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Row brewing over well-being cafe’s bid to serve free coffee on Yarmouth seafront

PUBLISHED: 11:03 26 September 2017 | UPDATED: 11:04 26 September 2017

Simon Risi and his not-for-profit company Top Banana are hosting weekly well-being sessions on Yarmouth prom, using coffee culture to bring people together. Photo: Simon Risi

Simon Risi and his not-for-profit company Top Banana are hosting weekly well-being sessions on Yarmouth prom, using coffee culture to bring people together. Photo: Simon Risi

Simon Risi

A lottery-funded well-being cafe is scouting for a new home and operating a trimmed-back service after it ran into problems with the council over coffee.

Simon Risi, has been awarded £10,000 to run the al-fresco venture in Great Yarmouth, aimed at bringing people together and encouraging them to be more active.

However, after a successful pilot project in the summer he was prevented from setting up on the beach at The Waterways by council officials citing a range of reasons to do with permissions and the impact on other cafes.

Mr Risi said he had made all the right approaches and only wanted to operate between 2pm and 4pm on Tuesdays in low season, and would continue to do so but with water and free fruit.

He understood the issue was mainly to do with his plan to serve free coffee and set out tables and chairs.

The 45-year-old has previously run a community bike project in the area.

“We did have people turn up and I know they were vulnerable and that depresses me. It is more than giving away a free coffee. We are hoping to train people to run the cafe and move them into jobs.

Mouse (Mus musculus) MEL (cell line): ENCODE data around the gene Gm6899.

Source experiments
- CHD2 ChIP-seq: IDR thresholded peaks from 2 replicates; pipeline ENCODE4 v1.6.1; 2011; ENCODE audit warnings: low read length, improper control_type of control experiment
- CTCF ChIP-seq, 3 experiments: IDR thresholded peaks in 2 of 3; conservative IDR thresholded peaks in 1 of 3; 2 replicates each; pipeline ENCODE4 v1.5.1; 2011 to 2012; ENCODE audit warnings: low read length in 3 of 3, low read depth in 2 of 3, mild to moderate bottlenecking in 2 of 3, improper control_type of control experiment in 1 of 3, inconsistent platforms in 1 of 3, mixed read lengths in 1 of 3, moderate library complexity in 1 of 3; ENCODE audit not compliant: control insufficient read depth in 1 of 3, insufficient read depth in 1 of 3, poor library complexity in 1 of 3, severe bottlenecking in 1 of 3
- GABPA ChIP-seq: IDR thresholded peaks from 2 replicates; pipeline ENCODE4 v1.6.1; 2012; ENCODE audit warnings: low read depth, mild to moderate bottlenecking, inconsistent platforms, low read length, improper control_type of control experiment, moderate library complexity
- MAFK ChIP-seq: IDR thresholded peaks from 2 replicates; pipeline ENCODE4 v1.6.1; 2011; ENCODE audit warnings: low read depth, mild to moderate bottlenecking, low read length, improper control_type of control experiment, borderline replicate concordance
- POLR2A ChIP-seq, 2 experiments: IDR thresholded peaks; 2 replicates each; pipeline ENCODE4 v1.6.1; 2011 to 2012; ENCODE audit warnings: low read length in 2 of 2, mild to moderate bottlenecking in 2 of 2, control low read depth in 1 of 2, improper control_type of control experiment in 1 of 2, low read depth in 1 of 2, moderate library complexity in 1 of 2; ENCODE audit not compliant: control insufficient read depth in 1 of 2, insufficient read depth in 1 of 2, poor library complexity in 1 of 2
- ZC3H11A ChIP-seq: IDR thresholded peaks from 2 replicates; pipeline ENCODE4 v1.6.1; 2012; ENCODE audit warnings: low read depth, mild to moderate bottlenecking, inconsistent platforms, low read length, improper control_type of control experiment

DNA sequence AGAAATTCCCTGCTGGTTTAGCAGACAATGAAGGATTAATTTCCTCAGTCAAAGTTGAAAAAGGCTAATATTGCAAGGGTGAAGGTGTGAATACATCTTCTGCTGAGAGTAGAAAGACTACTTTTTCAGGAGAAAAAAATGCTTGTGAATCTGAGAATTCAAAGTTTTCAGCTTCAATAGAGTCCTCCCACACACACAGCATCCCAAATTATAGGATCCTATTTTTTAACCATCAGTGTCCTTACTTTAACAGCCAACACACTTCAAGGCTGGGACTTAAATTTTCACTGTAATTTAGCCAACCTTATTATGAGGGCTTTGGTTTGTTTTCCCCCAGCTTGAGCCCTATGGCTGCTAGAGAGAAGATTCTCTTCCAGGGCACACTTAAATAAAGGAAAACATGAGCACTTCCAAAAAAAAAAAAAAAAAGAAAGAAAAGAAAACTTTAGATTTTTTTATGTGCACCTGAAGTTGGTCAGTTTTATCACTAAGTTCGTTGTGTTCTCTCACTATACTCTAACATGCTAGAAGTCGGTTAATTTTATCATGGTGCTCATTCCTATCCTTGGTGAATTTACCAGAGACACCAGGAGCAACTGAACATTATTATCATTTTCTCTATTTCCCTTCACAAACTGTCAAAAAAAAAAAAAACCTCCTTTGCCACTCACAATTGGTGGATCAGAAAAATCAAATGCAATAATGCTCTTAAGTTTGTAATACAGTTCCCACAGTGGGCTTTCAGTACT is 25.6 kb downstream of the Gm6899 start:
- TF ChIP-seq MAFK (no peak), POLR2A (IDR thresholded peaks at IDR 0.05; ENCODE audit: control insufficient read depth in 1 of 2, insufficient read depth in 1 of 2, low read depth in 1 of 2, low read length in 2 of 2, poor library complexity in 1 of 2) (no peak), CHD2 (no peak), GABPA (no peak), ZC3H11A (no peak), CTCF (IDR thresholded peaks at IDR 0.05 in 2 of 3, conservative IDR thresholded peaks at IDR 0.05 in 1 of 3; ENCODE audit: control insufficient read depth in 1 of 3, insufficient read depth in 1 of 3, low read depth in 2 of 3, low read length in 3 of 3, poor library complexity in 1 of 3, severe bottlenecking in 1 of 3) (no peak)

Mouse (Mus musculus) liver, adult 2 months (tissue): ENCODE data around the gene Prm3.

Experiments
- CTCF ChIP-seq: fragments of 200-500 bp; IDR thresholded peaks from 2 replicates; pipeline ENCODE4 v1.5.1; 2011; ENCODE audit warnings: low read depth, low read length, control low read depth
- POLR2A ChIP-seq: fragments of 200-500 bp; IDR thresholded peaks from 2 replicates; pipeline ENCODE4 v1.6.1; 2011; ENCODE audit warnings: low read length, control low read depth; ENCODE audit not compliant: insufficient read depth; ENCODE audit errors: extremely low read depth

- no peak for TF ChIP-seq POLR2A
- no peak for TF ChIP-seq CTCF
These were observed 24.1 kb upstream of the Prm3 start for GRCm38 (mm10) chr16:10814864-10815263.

“The worst case scenario is that I go somewhere where they actually want me. What is the point of a well-being cafe where I am not allowed to give them tables and chairs and hot drinks. With the winter coming up how is that responsible?”

In a statement, Great Yarmouth Borough Council said: “Supporting communities is a council priority, and the council strives to accommodate community activities on its land, where appropriate.

“Depending on the nature of the proposal, it is sometimes necessary for the council to grant a licence specifying clear terms and conditions of what can happen, when and how.

“On the seafront, an important business location and high footfall area, two key considerations in determining the terms and conditions are avoiding impact on private businesses, and the timings of any proposed vehicular movements.

“In this case, while the activity organiser had contacted the council with initial proposals, which included offering free food and drink from a mobile unit, the council has not granted the necessary licence to enable this activity. In addition, concerns have been raised by local businesses.

“The council is keen to find a solution that works for everyone and has asked him politely to postpone his activity until a conversation can take place around his aspirations. We would like to thank the organiser for his co-operation and hope this can be resolved as soon as possible.”

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